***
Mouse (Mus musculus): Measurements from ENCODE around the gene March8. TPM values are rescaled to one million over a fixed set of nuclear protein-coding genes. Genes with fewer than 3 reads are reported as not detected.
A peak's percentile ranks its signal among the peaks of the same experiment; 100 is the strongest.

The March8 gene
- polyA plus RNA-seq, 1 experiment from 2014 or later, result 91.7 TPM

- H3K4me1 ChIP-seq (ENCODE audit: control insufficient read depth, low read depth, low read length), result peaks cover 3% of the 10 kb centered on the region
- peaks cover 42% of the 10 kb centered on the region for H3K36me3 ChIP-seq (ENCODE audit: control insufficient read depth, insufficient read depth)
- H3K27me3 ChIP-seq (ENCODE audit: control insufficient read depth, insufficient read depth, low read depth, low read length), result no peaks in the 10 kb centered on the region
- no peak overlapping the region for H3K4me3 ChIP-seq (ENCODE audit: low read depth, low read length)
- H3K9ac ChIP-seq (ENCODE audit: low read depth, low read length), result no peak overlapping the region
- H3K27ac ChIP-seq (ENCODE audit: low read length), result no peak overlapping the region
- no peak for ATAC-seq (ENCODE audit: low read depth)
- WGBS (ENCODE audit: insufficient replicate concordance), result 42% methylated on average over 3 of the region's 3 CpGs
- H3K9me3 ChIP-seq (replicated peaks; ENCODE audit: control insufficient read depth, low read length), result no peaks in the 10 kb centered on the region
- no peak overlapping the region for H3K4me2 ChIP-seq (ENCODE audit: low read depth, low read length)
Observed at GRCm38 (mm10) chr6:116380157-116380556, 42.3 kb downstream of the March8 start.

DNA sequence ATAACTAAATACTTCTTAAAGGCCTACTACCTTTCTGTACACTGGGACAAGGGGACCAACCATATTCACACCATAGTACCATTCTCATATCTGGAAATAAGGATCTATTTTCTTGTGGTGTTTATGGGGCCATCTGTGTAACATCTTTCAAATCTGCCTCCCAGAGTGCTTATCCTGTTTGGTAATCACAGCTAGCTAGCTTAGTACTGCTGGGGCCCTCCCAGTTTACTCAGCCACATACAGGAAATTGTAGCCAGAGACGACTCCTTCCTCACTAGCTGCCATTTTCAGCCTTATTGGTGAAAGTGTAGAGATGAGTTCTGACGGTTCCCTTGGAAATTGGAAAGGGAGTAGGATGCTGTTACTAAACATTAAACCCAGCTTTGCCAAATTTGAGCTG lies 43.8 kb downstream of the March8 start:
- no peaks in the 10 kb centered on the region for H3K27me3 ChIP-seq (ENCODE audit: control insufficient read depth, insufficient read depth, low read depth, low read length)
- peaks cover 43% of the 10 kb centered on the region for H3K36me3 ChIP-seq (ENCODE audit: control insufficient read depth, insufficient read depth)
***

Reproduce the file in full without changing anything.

Mouse (Mus musculus): Measurements from ENCODE around the gene March8. TPM values are rescaled to one million over a fixed set of nuclear protein-coding genes. Genes with fewer than 3 reads are reported as not detected.
A peak's percentile ranks its signal among the peaks of the same experiment; 100 is the strongest.

The March8 gene
- polyA plus RNA-seq, 1 experiment from 2014 or later, result 91.7 TPM

- H3K4me1 ChIP-seq (ENCODE audit: control insufficient read depth, low read depth, low read length), result peaks cover 3% of the 10 kb centered on the region
- peaks cover 42% of the 10 kb centered on the region for H3K36me3 ChIP-seq (ENCODE audit: control insufficient read depth, insufficient read depth)
- H3K27me3 ChIP-seq (ENCODE audit: control insufficient read depth, insufficient read depth, low read depth, low read length), result no peaks in the 10 kb centered on the region
- no peak overlapping the region for H3K4me3 ChIP-seq (ENCODE audit: low read depth, low read length)
- H3K9ac ChIP-seq (ENCODE audit: low read depth, low read length), result no peak overlapping the region
- H3K27ac ChIP-seq (ENCODE audit: low read length), result no peak overlapping the region
- no peak for ATAC-seq (ENCODE audit: low read depth)
- WGBS (ENCODE audit: insufficient replicate concordance), result 42% methylated on average over 3 of the region's 3 CpGs
- H3K9me3 ChIP-seq (replicated peaks; ENCODE audit: control insufficient read depth, low read length), result no peaks in the 10 kb centered on the region
- no peak overlapping the region for H3K4me2 ChIP-seq (ENCODE audit: low read depth, low read length)
Observed at GRCm38 (mm10) chr6:116380157-116380556, 42.3 kb downstream of the March8 start.

DNA sequence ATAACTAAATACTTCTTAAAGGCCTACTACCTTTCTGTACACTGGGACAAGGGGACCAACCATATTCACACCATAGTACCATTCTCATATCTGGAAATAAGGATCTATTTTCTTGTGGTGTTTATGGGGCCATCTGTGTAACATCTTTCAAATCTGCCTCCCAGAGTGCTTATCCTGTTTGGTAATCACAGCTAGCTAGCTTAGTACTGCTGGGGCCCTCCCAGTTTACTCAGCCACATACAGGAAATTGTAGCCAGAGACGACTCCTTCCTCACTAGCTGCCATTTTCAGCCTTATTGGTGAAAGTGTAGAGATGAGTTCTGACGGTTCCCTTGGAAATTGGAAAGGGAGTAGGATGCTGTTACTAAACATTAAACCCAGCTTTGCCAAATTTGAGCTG lies 43.8 kb downstream of the March8 start:
- no peaks in the 10 kb centered on the region for H3K27me3 ChIP-seq (ENCODE audit: control insufficient read depth, insufficient read depth, low read depth, low read length)
- peaks cover 43% of the 10 kb centered on the region for H3K36me3 ChIP-seq (ENCODE audit: control insufficient read depth, insufficient read depth)